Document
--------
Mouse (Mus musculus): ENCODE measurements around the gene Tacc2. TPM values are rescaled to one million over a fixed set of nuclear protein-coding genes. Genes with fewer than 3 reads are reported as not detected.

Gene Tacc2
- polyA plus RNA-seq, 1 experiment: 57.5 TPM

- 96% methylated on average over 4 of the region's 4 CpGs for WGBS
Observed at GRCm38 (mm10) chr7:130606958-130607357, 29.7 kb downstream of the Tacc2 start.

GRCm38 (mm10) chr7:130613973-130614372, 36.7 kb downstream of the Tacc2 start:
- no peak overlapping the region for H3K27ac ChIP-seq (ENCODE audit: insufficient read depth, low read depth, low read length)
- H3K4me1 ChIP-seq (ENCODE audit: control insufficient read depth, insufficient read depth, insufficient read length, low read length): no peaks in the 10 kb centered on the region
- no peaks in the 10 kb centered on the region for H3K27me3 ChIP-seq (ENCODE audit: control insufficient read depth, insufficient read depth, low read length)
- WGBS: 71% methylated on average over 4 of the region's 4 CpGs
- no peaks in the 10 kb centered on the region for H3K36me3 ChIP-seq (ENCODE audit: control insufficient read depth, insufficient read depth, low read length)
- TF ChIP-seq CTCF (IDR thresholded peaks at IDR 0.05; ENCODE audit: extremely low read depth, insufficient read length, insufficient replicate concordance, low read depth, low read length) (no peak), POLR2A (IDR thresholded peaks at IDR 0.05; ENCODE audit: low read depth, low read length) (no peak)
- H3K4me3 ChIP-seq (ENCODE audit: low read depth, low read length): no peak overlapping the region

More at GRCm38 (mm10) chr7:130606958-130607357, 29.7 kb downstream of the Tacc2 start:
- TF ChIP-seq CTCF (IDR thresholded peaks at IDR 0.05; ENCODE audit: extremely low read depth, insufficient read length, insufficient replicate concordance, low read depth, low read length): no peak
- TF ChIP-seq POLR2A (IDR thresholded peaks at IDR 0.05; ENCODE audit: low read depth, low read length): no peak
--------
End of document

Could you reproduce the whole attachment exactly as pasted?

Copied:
Mouse (Mus musculus): ENCODE measurements around the gene Tacc2. TPM values are rescaled to one million over a fixed set of nuclear protein-coding genes. Genes with fewer than 3 reads are reported as not detected.

Gene Tacc2
- polyA plus RNA-seq, 1 experiment: 57.5 TPM

- 96% methylated on average over 4 of the region's 4 CpGs for WGBS
Observed at GRCm38 (mm10) chr7:130606958-130607357, 29.7 kb downstream of the Tacc2 start.

GRCm38 (mm10) chr7:130613973-130614372, 36.7 kb downstream of the Tacc2 start:
- no peak overlapping the region for H3K27ac ChIP-seq (ENCODE audit: insufficient read depth, low read depth, low read length)
- H3K4me1 ChIP-seq (ENCODE audit: control insufficient read depth, insufficient read depth, insufficient read length, low read length): no peaks in the 10 kb centered on the region
- no peaks in the 10 kb centered on the region for H3K27me3 ChIP-seq (ENCODE audit: control insufficient read depth, insufficient read depth, low read length)
- WGBS: 71% methylated on average over 4 of the region's 4 CpGs
- no peaks in the 10 kb centered on the region for H3K36me3 ChIP-seq (ENCODE audit: control insufficient read depth, insufficient read depth, low read length)
- TF ChIP-seq CTCF (IDR thresholded peaks at IDR 0.05; ENCODE audit: extremely low read depth, insufficient read length, insufficient replicate concordance, low read depth, low read length) (no peak), POLR2A (IDR thresholded peaks at IDR 0.05; ENCODE audit: low read depth, low read length) (no peak)
- H3K4me3 ChIP-seq (ENCODE audit: low read depth, low read length): no peak overlapping the region

More at GRCm38 (mm10) chr7:130606958-130607357, 29.7 kb downstream of the Tacc2 start:
- TF ChIP-seq CTCF (IDR thresholded peaks at IDR 0.05; ENCODE audit: extremely low read depth, insufficient read length, insufficient replicate concordance, low read depth, low read length): no peak
- TF ChIP-seq POLR2A (IDR thresholded peaks at IDR 0.05; ENCODE audit: low read depth, low read length): no peak